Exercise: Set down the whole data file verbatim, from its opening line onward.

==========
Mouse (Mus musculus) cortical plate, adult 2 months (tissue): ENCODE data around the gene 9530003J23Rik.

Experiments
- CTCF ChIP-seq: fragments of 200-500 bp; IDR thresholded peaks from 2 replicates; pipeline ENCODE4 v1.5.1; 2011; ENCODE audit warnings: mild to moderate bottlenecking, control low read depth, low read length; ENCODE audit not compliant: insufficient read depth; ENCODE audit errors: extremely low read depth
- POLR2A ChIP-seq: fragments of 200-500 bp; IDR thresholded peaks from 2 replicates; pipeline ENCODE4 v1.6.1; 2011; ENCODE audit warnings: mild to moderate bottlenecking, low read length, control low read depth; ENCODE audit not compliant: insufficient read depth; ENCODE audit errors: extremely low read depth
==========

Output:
Mouse (Mus musculus) cortical plate, adult 2 months (tissue): ENCODE data around the gene 9530003J23Rik.

Experiments
- CTCF ChIP-seq: fragments of 200-500 bp; IDR thresholded peaks from 2 replicates; pipeline ENCODE4 v1.5.1; 2011; ENCODE audit warnings: mild to moderate bottlenecking, control low read depth, low read length; ENCODE audit not compliant: insufficient read depth; ENCODE audit errors: extremely low read depth
- POLR2A ChIP-seq: fragments of 200-500 bp; IDR thresholded peaks from 2 replicates; pipeline ENCODE4 v1.6.1; 2011; ENCODE audit warnings: mild to moderate bottlenecking, low read length, control low read depth; ENCODE audit not compliant: insufficient read depth; ENCODE audit errors: extremely low read depth